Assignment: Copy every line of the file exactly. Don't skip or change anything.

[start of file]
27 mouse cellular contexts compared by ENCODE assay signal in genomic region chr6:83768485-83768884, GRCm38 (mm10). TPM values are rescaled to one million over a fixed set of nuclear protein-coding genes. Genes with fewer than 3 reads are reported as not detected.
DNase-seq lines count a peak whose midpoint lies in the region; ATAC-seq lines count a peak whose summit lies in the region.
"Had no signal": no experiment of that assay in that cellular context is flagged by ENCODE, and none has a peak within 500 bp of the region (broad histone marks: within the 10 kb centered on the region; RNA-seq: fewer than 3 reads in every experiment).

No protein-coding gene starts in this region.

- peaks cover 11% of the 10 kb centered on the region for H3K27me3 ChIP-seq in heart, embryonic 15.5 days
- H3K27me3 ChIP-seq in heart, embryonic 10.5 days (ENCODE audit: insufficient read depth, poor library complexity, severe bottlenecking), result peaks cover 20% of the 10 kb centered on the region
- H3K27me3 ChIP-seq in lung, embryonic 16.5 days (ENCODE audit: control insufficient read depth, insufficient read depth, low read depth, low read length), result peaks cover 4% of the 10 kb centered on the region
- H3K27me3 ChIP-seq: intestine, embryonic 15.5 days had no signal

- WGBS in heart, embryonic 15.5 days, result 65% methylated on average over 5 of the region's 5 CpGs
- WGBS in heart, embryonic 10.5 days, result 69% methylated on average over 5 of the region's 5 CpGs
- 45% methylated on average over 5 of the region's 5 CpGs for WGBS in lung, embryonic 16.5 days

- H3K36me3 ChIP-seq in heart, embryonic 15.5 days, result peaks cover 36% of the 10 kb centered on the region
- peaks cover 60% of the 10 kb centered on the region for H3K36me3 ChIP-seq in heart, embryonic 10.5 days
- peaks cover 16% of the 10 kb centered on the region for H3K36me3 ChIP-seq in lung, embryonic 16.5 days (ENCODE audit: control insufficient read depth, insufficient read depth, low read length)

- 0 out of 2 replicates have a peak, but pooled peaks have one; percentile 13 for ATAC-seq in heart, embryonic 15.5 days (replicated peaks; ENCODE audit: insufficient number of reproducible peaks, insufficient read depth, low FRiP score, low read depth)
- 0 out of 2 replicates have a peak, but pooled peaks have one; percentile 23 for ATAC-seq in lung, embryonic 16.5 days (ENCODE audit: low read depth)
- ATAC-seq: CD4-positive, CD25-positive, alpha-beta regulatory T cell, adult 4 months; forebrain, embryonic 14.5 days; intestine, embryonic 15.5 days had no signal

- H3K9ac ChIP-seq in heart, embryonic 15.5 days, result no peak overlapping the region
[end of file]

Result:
27 mouse cellular contexts compared by ENCODE assay signal in genomic region chr6:83768485-83768884, GRCm38 (mm10). TPM values are rescaled to one million over a fixed set of nuclear protein-coding genes. Genes with fewer than 3 reads are reported as not detected.
DNase-seq lines count a peak whose midpoint lies in the region; ATAC-seq lines count a peak whose summit lies in the region.
"Had no signal": no experiment of that assay in that cellular context is flagged by ENCODE, and none has a peak within 500 bp of the region (broad histone marks: within the 10 kb centered on the region; RNA-seq: fewer than 3 reads in every experiment).

No protein-coding gene starts in this region.

- peaks cover 11% of the 10 kb centered on the region for H3K27me3 ChIP-seq in heart, embryonic 15.5 days
- H3K27me3 ChIP-seq in heart, embryonic 10.5 days (ENCODE audit: insufficient read depth, poor library complexity, severe bottlenecking), result peaks cover 20% of the 10 kb centered on the region
- H3K27me3 ChIP-seq in lung, embryonic 16.5 days (ENCODE audit: control insufficient read depth, insufficient read depth, low read depth, low read length), result peaks cover 4% of the 10 kb centered on the region
- H3K27me3 ChIP-seq: intestine, embryonic 15.5 days had no signal

- WGBS in heart, embryonic 15.5 days, result 65% methylated on average over 5 of the region's 5 CpGs
- WGBS in heart, embryonic 10.5 days, result 69% methylated on average over 5 of the region's 5 CpGs
- 45% methylated on average over 5 of the region's 5 CpGs for WGBS in lung, embryonic 16.5 days

- H3K36me3 ChIP-seq in heart, embryonic 15.5 days, result peaks cover 36% of the 10 kb centered on the region
- peaks cover 60% of the 10 kb centered on the region for H3K36me3 ChIP-seq in heart, embryonic 10.5 days
- peaks cover 16% of the 10 kb centered on the region for H3K36me3 ChIP-seq in lung, embryonic 16.5 days (ENCODE audit: control insufficient read depth, insufficient read depth, low read length)

- 0 out of 2 replicates have a peak, but pooled peaks have one; percentile 13 for ATAC-seq in heart, embryonic 15.5 days (replicated peaks; ENCODE audit: insufficient number of reproducible peaks, insufficient read depth, low FRiP score, low read depth)
- 0 out of 2 replicates have a peak, but pooled peaks have one; percentile 23 for ATAC-seq in lung, embryonic 16.5 days (ENCODE audit: low read depth)
- ATAC-seq: CD4-positive, CD25-positive, alpha-beta regulatory T cell, adult 4 months; forebrain, embryonic 14.5 days; intestine, embryonic 15.5 days had no signal

- H3K9ac ChIP-seq in heart, embryonic 15.5 days, result no peak overlapping the region